October 23, 2018

FDA Warning Letters for September 2014

The FDA has sent many warning letters to corporations during the month of September 2014. These letters inform the corporation owners of problems with food safety and HACCP violations.

FDAWell Luck Company in New Jersey received a letter on September 17, 2014 warning about rodent problems at their facility. Live mice were spotted in the facility during an inspection. Dead mice were found on glue traps in the picking area and next to the cooler entrance door. A dead rat was found in a rodent trap in the warehouse storage area. In addition, roach-like insects “too numerous to count” were in the fortune cookie processing room. Equipment was not properly stored, litter and waste was not removed, and food products were spilled onto the warehouse floor.

Losurdo Foods of New Jersey was warned on September 22, 2014 that an environmental sample found the presence of Listeria monocytogenes in the facility. That facility also had serious violations of the current Good Manufacturing Practice regulation for foods. Eighteen of the seventy-two swabs were positive for Listeria, including those that had direct contact with food. The facility did not apply appropriate quality control operations and did not ensure that employees conformed to hygienic practices. In addition, beetle-like insects were found in the Bun Room used for manufacturing pizza dough, and in the Cheese Room.

Double E Dairy in New York was cited with a letter for selling two animals for slaughter that were adulterated; one had too much neomycin residue in the kidneys. The investigators also found that the facility holds animals “under conditions that are so inadequate that medicated animals bearing potentially harmful drug residues are likely to enter the food supply.” In addition, medicated feed was not used as directed by approved labeling.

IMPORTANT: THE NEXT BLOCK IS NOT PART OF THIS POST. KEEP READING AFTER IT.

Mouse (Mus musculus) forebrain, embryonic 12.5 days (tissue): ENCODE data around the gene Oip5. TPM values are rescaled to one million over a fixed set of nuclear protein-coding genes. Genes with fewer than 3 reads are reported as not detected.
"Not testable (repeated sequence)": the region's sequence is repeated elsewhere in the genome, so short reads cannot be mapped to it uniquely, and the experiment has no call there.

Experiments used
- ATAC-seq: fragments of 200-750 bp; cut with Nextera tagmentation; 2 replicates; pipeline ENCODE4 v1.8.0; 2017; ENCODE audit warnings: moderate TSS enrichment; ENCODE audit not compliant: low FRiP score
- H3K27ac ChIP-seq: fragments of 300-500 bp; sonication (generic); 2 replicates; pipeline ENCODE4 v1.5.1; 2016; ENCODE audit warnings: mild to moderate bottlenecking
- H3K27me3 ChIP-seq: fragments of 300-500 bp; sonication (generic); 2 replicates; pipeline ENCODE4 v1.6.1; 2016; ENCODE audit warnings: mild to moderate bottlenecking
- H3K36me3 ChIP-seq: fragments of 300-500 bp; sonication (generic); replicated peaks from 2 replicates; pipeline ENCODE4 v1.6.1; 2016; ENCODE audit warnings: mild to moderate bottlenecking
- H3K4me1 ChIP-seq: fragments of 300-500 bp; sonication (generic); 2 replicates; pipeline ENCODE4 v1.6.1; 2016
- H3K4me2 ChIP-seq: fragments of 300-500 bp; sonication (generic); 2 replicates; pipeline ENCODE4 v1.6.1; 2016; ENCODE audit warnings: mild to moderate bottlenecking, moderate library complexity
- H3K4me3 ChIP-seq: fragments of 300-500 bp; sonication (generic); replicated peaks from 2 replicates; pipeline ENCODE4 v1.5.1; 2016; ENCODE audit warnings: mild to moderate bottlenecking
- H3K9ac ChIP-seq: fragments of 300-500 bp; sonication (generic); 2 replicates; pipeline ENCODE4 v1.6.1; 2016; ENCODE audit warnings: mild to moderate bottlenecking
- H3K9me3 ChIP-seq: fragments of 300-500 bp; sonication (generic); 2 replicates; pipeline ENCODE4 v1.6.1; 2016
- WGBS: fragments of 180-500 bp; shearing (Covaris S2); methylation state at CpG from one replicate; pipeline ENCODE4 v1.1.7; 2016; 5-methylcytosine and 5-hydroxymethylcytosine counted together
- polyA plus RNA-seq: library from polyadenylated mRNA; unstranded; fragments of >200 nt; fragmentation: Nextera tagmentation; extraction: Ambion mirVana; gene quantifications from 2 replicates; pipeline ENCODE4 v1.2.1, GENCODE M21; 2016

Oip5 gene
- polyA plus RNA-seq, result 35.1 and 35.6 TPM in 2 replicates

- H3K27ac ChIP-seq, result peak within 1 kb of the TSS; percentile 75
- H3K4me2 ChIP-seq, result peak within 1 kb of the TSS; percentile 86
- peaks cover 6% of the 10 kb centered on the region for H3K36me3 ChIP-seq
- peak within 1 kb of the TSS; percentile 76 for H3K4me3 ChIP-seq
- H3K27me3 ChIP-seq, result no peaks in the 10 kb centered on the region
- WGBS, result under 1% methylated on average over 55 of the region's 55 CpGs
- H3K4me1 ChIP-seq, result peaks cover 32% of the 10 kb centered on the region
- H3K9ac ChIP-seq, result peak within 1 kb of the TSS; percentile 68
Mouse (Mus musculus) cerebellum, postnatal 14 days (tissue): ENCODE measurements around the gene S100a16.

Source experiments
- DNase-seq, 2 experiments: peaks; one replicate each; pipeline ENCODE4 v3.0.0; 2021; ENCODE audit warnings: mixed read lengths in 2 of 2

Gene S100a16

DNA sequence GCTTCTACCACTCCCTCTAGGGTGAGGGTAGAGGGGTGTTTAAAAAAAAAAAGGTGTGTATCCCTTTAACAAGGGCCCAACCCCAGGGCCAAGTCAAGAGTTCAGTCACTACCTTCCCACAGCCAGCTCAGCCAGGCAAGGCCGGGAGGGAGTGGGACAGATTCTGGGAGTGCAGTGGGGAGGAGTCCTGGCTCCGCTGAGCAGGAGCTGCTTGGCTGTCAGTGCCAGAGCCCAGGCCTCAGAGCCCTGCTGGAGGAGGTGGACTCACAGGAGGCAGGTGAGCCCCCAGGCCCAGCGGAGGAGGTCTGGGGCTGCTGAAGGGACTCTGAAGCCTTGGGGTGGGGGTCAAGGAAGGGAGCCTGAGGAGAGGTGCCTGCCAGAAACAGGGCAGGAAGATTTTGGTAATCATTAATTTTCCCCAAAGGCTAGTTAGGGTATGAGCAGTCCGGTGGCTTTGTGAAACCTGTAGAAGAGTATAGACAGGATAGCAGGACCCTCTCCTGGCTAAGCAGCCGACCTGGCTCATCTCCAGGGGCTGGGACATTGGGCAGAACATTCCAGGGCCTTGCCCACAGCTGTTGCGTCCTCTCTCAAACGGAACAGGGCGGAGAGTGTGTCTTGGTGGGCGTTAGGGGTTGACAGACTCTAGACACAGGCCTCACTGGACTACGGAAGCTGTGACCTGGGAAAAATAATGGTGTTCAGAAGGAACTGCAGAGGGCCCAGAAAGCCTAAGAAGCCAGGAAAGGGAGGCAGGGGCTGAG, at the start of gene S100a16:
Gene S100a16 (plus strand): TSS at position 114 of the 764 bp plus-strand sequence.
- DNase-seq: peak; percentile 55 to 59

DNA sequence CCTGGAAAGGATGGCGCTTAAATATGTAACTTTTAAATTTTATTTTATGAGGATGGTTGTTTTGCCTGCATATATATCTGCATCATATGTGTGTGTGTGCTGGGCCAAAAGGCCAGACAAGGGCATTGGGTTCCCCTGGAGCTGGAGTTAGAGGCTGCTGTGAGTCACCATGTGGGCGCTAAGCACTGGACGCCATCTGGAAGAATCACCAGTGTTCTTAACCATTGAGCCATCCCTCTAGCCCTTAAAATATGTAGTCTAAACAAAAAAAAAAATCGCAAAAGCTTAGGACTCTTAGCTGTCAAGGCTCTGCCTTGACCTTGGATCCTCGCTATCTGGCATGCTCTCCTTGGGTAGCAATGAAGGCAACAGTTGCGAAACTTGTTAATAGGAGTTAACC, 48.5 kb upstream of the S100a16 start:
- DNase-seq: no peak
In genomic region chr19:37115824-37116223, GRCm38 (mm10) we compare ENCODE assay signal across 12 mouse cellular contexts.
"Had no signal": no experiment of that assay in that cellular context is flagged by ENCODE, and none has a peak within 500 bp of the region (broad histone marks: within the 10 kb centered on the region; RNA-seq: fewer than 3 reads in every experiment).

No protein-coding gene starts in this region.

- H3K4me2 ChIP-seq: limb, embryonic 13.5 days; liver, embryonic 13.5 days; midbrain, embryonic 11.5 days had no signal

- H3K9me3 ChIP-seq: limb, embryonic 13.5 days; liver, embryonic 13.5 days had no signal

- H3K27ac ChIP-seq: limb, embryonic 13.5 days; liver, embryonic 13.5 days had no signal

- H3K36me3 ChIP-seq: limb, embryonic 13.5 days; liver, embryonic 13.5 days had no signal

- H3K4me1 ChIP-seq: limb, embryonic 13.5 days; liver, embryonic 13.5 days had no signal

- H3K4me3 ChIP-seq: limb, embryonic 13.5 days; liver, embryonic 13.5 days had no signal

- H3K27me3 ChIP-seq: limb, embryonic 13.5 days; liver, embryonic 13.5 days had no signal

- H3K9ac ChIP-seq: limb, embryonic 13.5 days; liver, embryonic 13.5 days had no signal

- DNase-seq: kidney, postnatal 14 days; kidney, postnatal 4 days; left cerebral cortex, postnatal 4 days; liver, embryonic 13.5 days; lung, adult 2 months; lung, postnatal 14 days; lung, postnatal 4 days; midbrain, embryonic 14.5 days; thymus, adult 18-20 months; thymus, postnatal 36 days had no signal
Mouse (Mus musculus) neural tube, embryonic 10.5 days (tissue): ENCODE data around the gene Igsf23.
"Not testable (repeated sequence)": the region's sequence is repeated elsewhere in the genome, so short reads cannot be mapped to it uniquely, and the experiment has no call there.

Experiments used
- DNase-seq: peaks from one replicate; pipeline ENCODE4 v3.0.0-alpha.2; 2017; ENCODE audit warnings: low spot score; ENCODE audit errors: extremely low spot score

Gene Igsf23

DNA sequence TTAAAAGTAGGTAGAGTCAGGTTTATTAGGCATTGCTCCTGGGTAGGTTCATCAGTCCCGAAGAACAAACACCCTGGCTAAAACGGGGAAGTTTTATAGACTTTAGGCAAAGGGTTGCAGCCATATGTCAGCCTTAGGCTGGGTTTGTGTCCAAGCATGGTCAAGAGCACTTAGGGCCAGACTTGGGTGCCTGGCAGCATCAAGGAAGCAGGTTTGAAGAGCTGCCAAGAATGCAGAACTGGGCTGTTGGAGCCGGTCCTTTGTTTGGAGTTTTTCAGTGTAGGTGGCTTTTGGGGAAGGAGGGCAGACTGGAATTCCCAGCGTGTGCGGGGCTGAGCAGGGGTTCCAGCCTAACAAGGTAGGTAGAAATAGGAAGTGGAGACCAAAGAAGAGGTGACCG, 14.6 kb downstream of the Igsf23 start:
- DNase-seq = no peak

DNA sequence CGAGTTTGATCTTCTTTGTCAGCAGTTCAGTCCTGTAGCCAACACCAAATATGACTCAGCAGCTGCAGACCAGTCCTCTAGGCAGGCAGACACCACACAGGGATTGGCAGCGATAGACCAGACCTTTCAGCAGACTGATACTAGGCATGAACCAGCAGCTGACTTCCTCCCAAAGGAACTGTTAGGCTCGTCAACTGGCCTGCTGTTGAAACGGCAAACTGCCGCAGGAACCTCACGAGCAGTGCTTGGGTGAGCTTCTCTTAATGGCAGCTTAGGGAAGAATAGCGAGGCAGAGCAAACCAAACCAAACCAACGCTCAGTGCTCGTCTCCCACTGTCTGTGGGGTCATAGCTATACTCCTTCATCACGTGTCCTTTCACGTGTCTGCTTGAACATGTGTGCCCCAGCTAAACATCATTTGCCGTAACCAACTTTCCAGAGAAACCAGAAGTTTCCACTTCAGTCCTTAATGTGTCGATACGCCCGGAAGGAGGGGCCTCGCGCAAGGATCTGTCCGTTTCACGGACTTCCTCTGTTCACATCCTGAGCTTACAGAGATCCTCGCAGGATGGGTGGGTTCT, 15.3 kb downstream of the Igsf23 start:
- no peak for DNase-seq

On September 25, 2014, Multimmunity Inc. of Colorado received a letter that their dietary supplements are misbranded. The product Multimmunity promotes for conditions that cause the product to be a drug, as it is intended for use “in the cure, mitigation, treatment, or prevention of disease.” Testimonials on the web site also describe the product as used for cure or treatment of disease. The product label does not include a statement of identify as a “dietary supplement” as required under law.

Finally, Intershell International Corp. of Massachusetts received a letter stating their facility had “serious violations of the Seafood Hazard Analysis and Critical Control Point (HACCP) regulation. The pasteurized canned crabmeat is adulterated, since it was “prepared, packed, or held under insanitary conditions whereby it may have been rendered injurious to health.” Trucks used to transport the crabmeat were not monitored to insure safe temperatures. There was no HACCP plan, especially since refrigerated pasteurized canned crabmeat must have strict temperature control. And there was no control for Clostridium botulinum toxin formation.

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